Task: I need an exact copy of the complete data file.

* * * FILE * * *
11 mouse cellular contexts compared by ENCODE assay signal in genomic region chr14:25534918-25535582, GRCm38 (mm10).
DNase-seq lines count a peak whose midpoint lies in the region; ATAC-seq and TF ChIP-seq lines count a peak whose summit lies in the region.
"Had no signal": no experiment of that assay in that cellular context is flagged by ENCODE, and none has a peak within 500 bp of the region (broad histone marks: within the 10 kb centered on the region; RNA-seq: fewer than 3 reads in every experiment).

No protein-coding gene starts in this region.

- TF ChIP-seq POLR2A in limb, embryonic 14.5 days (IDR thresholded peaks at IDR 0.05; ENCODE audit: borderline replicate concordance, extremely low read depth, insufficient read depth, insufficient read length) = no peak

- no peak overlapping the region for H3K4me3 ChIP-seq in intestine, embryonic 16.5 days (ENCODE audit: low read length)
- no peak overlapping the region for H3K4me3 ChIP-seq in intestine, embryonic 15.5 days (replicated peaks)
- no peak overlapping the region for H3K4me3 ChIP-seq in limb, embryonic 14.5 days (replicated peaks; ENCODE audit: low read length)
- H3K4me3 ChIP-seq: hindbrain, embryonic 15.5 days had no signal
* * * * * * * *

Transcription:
11 mouse cellular contexts compared by ENCODE assay signal in genomic region chr14:25534918-25535582, GRCm38 (mm10).
DNase-seq lines count a peak whose midpoint lies in the region; ATAC-seq and TF ChIP-seq lines count a peak whose summit lies in the region.
"Had no signal": no experiment of that assay in that cellular context is flagged by ENCODE, and none has a peak within 500 bp of the region (broad histone marks: within the 10 kb centered on the region; RNA-seq: fewer than 3 reads in every experiment).

No protein-coding gene starts in this region.

- TF ChIP-seq POLR2A in limb, embryonic 14.5 days (IDR thresholded peaks at IDR 0.05; ENCODE audit: borderline replicate concordance, extremely low read depth, insufficient read depth, insufficient read length) = no peak

- no peak overlapping the region for H3K4me3 ChIP-seq in intestine, embryonic 16.5 days (ENCODE audit: low read length)
- no peak overlapping the region for H3K4me3 ChIP-seq in intestine, embryonic 15.5 days (replicated peaks)
- no peak overlapping the region for H3K4me3 ChIP-seq in limb, embryonic 14.5 days (replicated peaks; ENCODE audit: low read length)
- H3K4me3 ChIP-seq: hindbrain, embryonic 15.5 days had no signal